According to Salesforce, I'm on one of the most productive salespeople.
That's not really true. Someone at Salesforce just thinks I am because the company profiled me in it's 2014 ebook, Secrets of the Most Productive Salespeople. The only reason I'm in there is I was blogging for Salesforce at the time and responded to a vague request from an editor to take a productivity survey.
The lesson learned is ask more questions the next time an editor asks you to take a random survey.
A few weeks later, I received a call from a Salesforce sales representative. My name was on a prospect report because I had downloaded the ebook.
It quickly became apparent he had no idea I was in the book, so I told him.
That ended the conversation. The sales rep quickly got off the phone, despite the fact that he was on the line with someone who (allegedly) was one of the most productive salespeople. You'd think he would ask for a tip or two.
Trust me, my feelings weren't hurt. But the situation did reveal a challenge I see nearly every day—people in the position of working with customers spend too much time talking and not enough time listening.
How Our Agenda Kills Listening
We all have an agenda.
The trouble is the agenda is not always tied to a customer service vision. Frequently, a more base desire is driving behavior.
A server in a restaurant tried to rush her guests after she was told she could go home as soon as they paid the bill. Her agenda was going home, not helping customers have a great experience.
A support rep routinely skimmed emails because he knew he was measured on productivity, not quality. His agenda was getting good productivity marks, not helping customers solve problems.
The Salesforce rep's agenda was finding new customers by dialing for dollars. He wasn't interested in any insights or feedback. When I told him I'm one of the productive salespeople in the ebook, he heard Charlie Brown's teacher, "Wah wah wah wah wah wah wah wah."
It's easy to miss what your customer is trying to say when you have an agenda that isn't focused on your customer's needs.
Listening is Difficult
Let's not pretend listening is easy. Here are just a few things that stand in the way in addition to our own agenda:
- The customer's storytelling
The second one may seem a little counterintuitive—my research indicates experience can degrade our listening skills by making it easier to jump to conclusions.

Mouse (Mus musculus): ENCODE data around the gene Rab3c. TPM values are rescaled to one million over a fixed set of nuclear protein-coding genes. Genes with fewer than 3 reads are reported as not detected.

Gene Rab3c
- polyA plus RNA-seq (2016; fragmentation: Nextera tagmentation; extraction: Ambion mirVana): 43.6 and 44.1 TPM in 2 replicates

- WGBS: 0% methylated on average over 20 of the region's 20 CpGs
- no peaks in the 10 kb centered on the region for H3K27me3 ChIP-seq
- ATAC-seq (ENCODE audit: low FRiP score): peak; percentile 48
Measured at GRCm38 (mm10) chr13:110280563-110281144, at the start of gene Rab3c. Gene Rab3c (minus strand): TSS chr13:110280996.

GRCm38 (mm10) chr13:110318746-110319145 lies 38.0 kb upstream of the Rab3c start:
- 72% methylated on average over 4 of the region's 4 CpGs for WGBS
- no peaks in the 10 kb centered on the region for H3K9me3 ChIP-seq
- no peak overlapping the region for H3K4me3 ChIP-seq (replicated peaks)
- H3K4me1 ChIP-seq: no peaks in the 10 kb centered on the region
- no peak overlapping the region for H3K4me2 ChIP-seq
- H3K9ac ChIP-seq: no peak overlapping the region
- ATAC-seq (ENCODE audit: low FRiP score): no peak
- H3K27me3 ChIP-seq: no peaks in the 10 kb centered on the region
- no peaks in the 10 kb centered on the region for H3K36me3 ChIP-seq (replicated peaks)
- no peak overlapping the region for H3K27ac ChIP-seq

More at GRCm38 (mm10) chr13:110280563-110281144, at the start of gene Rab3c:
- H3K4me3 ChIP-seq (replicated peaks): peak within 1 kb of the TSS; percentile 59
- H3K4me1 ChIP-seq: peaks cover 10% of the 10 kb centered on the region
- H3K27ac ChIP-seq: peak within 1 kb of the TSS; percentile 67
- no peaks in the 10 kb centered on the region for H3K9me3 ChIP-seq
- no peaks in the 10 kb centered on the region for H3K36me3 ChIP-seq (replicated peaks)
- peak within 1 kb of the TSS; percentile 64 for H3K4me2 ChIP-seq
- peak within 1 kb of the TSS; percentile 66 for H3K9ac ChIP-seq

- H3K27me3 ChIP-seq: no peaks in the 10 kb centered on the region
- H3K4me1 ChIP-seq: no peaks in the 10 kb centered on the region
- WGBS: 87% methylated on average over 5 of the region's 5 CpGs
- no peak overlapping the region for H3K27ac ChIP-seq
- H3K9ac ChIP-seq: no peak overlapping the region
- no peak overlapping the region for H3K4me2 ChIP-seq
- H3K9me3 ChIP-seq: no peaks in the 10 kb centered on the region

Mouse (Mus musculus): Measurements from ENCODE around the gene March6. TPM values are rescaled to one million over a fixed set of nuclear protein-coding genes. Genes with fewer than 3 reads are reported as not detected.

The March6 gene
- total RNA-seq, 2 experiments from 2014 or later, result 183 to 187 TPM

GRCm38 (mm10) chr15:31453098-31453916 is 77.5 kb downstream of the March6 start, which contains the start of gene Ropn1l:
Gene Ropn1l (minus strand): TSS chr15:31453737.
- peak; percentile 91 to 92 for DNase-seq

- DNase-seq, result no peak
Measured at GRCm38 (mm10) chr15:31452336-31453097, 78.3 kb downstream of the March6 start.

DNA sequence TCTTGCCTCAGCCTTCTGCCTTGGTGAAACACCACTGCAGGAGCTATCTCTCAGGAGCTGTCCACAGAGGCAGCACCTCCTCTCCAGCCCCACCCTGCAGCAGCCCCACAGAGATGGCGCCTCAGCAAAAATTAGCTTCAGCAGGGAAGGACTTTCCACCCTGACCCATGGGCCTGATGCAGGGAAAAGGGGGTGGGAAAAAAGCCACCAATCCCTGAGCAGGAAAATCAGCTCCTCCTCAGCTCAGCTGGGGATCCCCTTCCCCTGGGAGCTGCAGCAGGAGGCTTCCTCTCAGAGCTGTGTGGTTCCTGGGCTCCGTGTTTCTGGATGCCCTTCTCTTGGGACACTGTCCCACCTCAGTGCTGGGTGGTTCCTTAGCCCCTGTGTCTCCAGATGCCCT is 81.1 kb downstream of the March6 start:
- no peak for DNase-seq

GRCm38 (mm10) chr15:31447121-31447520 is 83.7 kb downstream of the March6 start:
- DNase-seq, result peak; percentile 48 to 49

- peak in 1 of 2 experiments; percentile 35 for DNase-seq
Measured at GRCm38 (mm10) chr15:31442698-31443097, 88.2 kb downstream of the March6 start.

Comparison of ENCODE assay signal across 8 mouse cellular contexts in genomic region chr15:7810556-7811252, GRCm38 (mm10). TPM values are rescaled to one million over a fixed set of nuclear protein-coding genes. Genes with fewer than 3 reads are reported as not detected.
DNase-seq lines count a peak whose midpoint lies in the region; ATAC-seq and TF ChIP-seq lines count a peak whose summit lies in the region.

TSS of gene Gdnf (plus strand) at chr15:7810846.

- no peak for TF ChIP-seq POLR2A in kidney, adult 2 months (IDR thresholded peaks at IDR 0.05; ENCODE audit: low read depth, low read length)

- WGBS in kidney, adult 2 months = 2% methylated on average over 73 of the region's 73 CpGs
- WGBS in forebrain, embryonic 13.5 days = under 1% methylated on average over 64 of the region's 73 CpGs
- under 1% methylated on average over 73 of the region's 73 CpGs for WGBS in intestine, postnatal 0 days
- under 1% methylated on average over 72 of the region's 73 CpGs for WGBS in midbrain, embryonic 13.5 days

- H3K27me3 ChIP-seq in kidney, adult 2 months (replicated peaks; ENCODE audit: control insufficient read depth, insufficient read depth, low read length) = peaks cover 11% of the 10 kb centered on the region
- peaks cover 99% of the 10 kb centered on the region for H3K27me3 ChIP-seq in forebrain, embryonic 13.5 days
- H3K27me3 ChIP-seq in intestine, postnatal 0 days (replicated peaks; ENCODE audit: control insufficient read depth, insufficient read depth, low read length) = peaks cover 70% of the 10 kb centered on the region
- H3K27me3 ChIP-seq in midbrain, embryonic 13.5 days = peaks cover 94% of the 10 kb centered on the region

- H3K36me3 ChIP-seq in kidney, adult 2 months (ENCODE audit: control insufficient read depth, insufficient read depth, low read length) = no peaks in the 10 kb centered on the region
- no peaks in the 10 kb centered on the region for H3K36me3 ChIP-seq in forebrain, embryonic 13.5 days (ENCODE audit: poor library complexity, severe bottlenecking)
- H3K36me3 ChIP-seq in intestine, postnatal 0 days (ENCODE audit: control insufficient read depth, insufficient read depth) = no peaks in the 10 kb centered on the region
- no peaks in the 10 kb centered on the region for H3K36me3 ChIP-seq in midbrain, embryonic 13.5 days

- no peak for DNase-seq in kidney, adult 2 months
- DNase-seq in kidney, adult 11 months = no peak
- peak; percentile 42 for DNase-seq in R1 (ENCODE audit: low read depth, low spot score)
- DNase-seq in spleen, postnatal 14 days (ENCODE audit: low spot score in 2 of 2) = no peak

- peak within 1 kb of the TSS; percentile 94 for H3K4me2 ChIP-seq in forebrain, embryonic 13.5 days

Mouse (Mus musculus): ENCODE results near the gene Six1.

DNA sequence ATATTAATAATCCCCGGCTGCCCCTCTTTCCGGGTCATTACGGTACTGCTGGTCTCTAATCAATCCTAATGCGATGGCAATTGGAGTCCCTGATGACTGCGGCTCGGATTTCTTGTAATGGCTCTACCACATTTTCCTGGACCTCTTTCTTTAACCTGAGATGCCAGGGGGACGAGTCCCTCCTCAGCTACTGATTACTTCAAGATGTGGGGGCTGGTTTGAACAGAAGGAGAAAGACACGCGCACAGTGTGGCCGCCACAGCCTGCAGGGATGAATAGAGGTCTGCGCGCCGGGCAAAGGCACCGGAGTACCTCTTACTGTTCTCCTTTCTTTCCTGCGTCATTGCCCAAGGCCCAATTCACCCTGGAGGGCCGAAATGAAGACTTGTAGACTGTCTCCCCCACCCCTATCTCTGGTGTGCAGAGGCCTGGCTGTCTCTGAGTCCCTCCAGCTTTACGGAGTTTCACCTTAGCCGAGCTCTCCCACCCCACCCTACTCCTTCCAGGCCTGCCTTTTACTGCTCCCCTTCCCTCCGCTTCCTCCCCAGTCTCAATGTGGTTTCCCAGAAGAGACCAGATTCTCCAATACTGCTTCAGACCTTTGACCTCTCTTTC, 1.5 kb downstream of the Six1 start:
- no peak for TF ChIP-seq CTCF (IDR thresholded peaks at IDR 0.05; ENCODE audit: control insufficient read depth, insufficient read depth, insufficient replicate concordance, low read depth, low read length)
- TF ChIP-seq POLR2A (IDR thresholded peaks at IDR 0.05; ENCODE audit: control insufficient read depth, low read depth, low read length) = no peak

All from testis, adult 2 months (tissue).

Customers are also notoriously bad at telling their story. We need to ask questions and concentrate to understand what they truly need.
For instance, a few months ago I worked with a client who wanted to get a project scheduled but needed the cost to be below a certain price point. It took careful listening to understand he wasn't really trying to be a tough negotiator.
My client's issue was any costs over that price point would trigger additional levels of internal approval that might stall the initiative and my client wanted to complete the project before the end of the fiscal year.
How to Listen More
There are a few things you can do to beef up your listening.
Ask more questions. If you aren't sure what to ask, you can use the Five Question Technique to prepare a few probing questions ahead of time.
Care about the answers. Even mundane questions such as "Did you find everything you need?" or "How are you today?" might yield unexpected opportunities to serve if you pay careful attention. (This example is one my favorites.)
If you are a customer service leader, spend time training and coaching your employees on listening skills. This includes reading skills, too. Data from the International Customer Management Institute (ICMI) suggests that less than half of contact centers perform quality monitoring on non-phone channels such as email, chat, and social.
Our people won't become better listeners unless we are listening to them.
In the spirit of listening, I'll reiterate an offer I make to every new blog subscriber. Use this contact form to send me an email or call/text me at 619-955-7946. Let me know something you are working on in customer service right now.
I'll do my best to listen.